Exchange Server 2010 (and 2007 for that matter) ships with a useful PowerShell cmdlet called Test-ServiceHealth.

As the name suggests, Test-ServiceHealth checks the state of the services that should be running on the Exchange server. One of the best things about this cmdlet is that it checks the services depending on the Exchange server roles that are installed.

So for example, for a Hub Transport server only those services relating to the Hub Transport role will be checked. While for a “typical” Exchange 2010 server the services for the Hub Transport, Client Access, and Mailbox server roles will be checked.

Here is an example of the Test-ServiceHealth results.

[PS] C:\>Test-ServiceHealth br-ex2010-mb

Role                    : Mailbox Server Role
RequiredServicesRunning : True
ServicesRunning         : {IISAdmin, MSExchangeADTopology, MSExchangeIS, MSExchangeMailboxAssistants, MSExchangeMailSub
                          mission, MSExchangeRepl, MSExchangeRPC, MSExchangeSA, MSExchangeSearch, MSExchangeServiceHost
                          , MSExchangeThrottling, MSExchangeTransportLogSearch, W3Svc, WinRM}
ServicesNotRunning      : {}

Role                    : Client Access Server Role
RequiredServicesRunning : True
ServicesRunning         : {IISAdmin, MSExchangeAB, MSExchangeADTopology, MSExchangeFBA, MSExchangeFDS, MSExchangeMailbo
                          xReplication, MSExchangeProtectedServiceHost, MSExchangeRPC, MSExchangeServiceHost, W3Svc, Wi
                          nRM}
ServicesNotRunning      : {}

Role                    : Hub Transport Server Role
RequiredServicesRunning : True
ServicesRunning         : {IISAdmin, MSExchangeADTopology, MSExchangeEdgeSync, MSExchangeServiceHost, MSExchangeTranspo
                          rt, MSExchangeTransportLogSearch, W3Svc, WinRM}
ServicesNotRunning      : {}

As you can see that is a lot of useful information. But whenever possible I like to see just the minimum relevant information for my servers. In the case of Test-ServiceHealth the RequiredServicesRunning result is the thing I am most interested in.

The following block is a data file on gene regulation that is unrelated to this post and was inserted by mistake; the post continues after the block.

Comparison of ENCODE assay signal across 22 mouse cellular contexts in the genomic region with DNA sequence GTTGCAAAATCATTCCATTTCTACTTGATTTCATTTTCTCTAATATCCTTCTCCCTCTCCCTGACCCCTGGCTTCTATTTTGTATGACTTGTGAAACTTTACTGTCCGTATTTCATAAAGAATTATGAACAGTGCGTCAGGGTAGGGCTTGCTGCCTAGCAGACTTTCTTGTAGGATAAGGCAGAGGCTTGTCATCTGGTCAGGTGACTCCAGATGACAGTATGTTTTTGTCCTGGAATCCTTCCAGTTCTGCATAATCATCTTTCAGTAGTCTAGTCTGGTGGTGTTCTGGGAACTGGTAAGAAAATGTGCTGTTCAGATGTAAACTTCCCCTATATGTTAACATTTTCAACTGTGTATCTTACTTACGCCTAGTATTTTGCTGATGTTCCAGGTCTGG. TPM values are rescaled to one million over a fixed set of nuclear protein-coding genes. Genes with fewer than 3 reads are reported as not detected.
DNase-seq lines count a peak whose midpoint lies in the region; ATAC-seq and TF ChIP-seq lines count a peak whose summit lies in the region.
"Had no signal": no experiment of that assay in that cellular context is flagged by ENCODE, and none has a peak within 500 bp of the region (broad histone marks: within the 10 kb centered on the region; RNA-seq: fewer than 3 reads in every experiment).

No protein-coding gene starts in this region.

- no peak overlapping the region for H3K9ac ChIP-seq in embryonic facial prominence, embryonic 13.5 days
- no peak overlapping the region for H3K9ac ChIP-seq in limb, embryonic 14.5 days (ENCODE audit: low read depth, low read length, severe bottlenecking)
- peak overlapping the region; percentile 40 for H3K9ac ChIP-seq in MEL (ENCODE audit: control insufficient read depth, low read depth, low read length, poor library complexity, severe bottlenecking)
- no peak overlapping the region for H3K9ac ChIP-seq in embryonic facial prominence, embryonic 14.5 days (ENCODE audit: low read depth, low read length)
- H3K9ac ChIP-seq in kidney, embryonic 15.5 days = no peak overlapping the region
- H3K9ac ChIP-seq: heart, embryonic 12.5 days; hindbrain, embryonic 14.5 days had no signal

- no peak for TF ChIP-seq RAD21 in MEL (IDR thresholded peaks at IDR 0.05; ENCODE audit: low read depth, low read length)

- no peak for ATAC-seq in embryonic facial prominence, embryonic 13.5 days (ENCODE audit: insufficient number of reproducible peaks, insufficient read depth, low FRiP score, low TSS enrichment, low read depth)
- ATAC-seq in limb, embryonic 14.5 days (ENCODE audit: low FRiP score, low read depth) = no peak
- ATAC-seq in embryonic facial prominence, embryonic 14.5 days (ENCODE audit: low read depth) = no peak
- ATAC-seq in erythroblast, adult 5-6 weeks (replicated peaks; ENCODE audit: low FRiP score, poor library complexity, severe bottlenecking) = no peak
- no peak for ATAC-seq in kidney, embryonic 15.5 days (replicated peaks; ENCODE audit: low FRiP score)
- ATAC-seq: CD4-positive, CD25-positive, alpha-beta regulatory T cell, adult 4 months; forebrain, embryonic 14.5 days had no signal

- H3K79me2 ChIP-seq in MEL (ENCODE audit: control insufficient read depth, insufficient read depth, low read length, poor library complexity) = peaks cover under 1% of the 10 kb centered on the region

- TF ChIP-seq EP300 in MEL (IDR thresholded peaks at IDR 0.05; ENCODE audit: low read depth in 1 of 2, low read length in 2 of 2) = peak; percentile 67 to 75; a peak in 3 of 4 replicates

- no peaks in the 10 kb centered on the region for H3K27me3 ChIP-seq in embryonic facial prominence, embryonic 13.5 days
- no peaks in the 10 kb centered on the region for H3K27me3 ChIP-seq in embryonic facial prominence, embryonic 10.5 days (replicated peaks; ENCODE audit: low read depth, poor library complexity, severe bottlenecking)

So in this case I could run the following command to see just that information:

[PS] C:\>Test-ServiceHealth br-ex2010-mb | ft Role,RequiredServicesRunning -auto

Role                      RequiredServicesRunning
----                      -----------------------
Mailbox Server Role                          True
Client Access Server Role                    True
Hub Transport Server Role                    True

Much better.

Now suppose I wanted to run that for all of my Exchange servers. I could do that with the following command:

[PS] C:\>Get-ExchangeServer | Test-ServiceHealth | ft Role,RequiredServicesRunning -auto

Role                      RequiredServicesRunning
----                      -----------------------
Client Access Server Role                    True
Hub Transport Server Role                    True
Client Access Server Role                    True
Hub Transport Server Role                    True
Mailbox Server Role                         False
Mailbox Server Role                          True
Client Access Server Role                    True
Hub Transport Server Role                    True
Mailbox Server Role                          True
Client Access Server Role                    True
Hub Transport Server Role                    True

Interesting, especially the one that failed the test for the Mailbox server role. But in that output I can’t tell which server failed.

Let’s try this instead:

[PS] C:\>$servers = Get-ExchangeServer
[PS] C:\>foreach ($server in $servers) {